To be a human being on this planet is a pretty remarkable thing. In fact, from a statistical point of view, scientists have determined that the probability of you existing as you, today, is about one in 400 trillion (4×1014), which in and of itself is remarkable. However, putting statistics aside, finding yourself a living, breathing human on this planet is truly lucky indeed, especially when you compare it other living things on this planet. And as enjoyable as being a human being is (for the most part), we are willing to bet that at one point or another, perhaps as a child or even just yesterday, you have shared in the common thought and wondered what it would be like to be a wild animal.
This can be a fun practice; imagining oneself as a wild animal and shedding all the trappings that come with life as a human. So let me ask you if you could be any animal in the world, what animal would you be? For many, this is a tough decision, especially when you consider the thousands upon thousands of living creatures on this planet to choose from.
Maybe you would be a lion; feared and respected by all other animals. Maybe it is the appeal of basking in the sun all day, only expending energy to hunt or tend to your cubs. For others, the appeal of animals is off the land and more in the air. Many people have imagined themselves as eagles; soaring and gliding high above the ground. And some still would rather nothing to do with land or air, rather there preference lies in the ocean depths. Maybe you wish you were a shark, always moving forward, not a natural predator in the world. And as commonplace as it is to imagine ourselves as wild animals, the fact remains that we are worlds apart, and sadly, we will never know what it is like to hunt as a lion, soar like an eagle or swim like a shark.
However, there are some commonalities among humans and wild animals, and among those, and perhaps the most frightening of which, is the fact that both are susceptible to many of the same illnesses, conditions, and diseases.
Known as a zoonosis, it is a disease that can be transmitted from animals to people or, more specifically, a disease that normally exists in animals but that can infect humans. According to the Centres for Disease Control and Prevention, “Zoonotic diseases are very common, both in the United States and around the globe. Scientists estimate that more than 6 out of every 10 known infectious diseases in people are spread from animals, and 3 out of every 4 new or emerging infectious diseases in people are spread from animals. Every year, tens of thousands of Americans will get sick from diseases spread between animals and people.”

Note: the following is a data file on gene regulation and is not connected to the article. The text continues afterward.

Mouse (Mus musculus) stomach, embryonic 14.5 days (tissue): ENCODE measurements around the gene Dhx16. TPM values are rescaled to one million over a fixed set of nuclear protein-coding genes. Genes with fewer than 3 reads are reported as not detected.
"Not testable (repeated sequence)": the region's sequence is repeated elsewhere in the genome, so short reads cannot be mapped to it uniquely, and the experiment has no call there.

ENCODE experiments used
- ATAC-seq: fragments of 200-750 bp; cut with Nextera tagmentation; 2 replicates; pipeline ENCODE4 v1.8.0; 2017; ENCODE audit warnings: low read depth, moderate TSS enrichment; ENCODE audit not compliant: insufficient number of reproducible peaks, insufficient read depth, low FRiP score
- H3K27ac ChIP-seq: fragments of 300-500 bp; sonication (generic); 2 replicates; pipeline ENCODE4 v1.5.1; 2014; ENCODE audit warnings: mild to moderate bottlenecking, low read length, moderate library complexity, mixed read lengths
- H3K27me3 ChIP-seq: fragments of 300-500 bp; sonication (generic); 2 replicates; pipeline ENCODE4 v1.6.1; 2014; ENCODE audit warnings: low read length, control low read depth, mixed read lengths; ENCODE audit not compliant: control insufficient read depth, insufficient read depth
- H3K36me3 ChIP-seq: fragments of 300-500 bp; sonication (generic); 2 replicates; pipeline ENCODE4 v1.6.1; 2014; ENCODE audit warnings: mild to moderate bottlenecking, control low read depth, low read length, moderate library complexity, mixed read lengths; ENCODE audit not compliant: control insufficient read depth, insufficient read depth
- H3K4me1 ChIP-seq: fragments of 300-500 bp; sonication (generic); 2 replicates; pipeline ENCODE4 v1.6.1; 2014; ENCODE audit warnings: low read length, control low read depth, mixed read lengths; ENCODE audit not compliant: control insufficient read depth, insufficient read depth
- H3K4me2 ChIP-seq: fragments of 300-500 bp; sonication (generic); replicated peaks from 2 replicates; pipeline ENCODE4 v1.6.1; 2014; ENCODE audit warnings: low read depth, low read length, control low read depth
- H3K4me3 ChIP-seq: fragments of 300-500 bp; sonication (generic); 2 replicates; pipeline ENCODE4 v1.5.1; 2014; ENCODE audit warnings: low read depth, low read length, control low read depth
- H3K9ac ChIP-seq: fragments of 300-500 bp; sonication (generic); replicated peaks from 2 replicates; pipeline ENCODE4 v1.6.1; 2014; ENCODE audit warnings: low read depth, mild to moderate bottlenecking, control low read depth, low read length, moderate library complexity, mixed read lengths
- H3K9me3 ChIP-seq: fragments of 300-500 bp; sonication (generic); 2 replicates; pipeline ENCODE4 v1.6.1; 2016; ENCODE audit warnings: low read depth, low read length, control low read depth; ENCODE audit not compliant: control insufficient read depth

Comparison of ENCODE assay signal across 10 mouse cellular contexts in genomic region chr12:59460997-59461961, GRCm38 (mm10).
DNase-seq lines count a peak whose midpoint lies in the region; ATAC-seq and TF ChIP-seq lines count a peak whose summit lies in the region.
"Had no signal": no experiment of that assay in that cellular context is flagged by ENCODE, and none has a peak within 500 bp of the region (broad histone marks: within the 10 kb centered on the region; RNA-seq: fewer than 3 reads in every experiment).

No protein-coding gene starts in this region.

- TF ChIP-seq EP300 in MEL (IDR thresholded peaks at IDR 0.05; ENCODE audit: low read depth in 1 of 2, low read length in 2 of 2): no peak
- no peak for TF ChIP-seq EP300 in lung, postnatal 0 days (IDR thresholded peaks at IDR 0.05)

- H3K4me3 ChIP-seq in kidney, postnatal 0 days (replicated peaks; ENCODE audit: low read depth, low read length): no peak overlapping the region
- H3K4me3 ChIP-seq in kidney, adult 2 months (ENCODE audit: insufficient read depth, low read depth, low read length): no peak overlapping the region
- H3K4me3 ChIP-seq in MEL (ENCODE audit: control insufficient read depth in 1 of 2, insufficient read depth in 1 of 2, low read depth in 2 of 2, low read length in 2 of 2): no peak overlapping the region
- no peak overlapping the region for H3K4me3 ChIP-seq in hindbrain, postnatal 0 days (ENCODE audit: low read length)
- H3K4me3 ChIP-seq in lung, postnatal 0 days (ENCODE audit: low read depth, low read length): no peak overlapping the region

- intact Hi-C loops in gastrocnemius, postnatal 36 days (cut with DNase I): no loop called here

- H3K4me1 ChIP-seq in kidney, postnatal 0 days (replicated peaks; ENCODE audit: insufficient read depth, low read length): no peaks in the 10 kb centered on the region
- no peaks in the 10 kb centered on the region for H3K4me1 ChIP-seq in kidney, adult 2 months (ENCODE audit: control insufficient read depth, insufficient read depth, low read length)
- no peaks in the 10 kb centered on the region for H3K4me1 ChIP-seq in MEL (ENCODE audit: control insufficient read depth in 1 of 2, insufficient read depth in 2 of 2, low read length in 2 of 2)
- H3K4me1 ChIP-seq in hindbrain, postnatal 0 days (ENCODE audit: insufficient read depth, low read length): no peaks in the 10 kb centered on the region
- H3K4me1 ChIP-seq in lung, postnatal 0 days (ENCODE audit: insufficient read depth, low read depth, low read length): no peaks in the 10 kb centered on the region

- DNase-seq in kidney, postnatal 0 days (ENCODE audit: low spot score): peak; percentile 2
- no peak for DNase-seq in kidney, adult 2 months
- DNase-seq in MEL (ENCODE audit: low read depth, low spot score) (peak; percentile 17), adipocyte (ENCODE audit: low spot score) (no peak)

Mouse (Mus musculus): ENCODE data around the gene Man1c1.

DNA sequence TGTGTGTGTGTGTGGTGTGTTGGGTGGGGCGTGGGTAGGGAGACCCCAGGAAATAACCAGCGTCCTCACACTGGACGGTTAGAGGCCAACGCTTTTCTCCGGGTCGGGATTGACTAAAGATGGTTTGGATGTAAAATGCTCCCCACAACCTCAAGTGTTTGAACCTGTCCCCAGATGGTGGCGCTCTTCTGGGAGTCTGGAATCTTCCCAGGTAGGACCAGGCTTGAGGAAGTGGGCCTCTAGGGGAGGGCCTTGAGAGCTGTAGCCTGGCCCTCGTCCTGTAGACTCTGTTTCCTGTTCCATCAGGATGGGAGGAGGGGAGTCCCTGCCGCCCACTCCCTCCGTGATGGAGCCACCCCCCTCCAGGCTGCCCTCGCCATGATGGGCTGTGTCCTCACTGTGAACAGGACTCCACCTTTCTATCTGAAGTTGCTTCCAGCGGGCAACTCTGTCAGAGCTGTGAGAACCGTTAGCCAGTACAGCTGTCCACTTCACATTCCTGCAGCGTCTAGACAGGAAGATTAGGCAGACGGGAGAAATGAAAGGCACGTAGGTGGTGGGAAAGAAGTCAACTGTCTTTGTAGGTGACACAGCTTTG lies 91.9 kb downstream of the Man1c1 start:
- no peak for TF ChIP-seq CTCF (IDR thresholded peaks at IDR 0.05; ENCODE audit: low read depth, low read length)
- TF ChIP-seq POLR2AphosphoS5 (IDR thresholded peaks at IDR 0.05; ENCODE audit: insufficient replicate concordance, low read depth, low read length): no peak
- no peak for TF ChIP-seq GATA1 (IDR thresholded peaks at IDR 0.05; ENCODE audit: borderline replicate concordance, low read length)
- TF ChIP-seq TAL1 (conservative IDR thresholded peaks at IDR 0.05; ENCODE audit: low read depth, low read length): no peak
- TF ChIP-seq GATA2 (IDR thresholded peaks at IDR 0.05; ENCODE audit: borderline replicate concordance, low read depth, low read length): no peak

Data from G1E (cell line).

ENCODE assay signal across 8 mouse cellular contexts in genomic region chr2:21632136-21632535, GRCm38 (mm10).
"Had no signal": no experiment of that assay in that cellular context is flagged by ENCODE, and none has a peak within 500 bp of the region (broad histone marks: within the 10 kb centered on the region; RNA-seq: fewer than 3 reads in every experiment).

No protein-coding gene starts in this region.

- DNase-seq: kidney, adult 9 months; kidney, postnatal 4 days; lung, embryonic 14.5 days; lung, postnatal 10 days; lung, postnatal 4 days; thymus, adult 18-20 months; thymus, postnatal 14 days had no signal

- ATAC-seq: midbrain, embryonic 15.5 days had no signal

Animals, both wild and domestic, are a part of our daily lives. From your dog that greets you every morning when you wake up, to the raccoon in your backyard that is always knocking over your trash cans, it is with confidence we say that humans interactions with animals are likely to continue, and it is for that reason we feel that learning about the potential pitfalls is so important. While we are certainly not suggesting you give up your cat, stop going to the zoo, or feeding the birds at the park; what we are saying is that by knowing what to be cautious of, you can not only save yourself a lot of trouble, but you could also be potentially saving your life.
Although the origins of many deadly diseases are different and varied, the proceeding symptoms and inevitable outcomes are often sadly the same. Crimean-Congo hemorrhagic fever, or CCHF, causes many symptoms that are very similar to that of Ebola and Marburg, however, it also carries with it a fatality rate of around 40 percent.
The first reported outbreak of CCHF occurred in 1944 and devastated both soldiers and farmer on the Crimean Peninsula. And although infection can occur as a result of contact with infected livestock, in reality, CCHF is a tick-borne illness with no existing vaccinations available.
According to the Centres for Disease Control and Prevention, Crimean-Congo hemorrhagic fever is found in Eastern Europe, particularly in the former Soviet Union, throughout the Mediterranean, in northwestern China, central Asia, southern Europe, Africa, the Middle East, and the Indian subcontinent. Symptoms include headache, high fever, back pain, joint pain, stomach pain, and vomiting. Red eyes, a flushed face, a red throat, and petechiae (red spots) on the palate are common. Symptoms may also include jaundice, and in severe cases, changes in mood and sensory perception.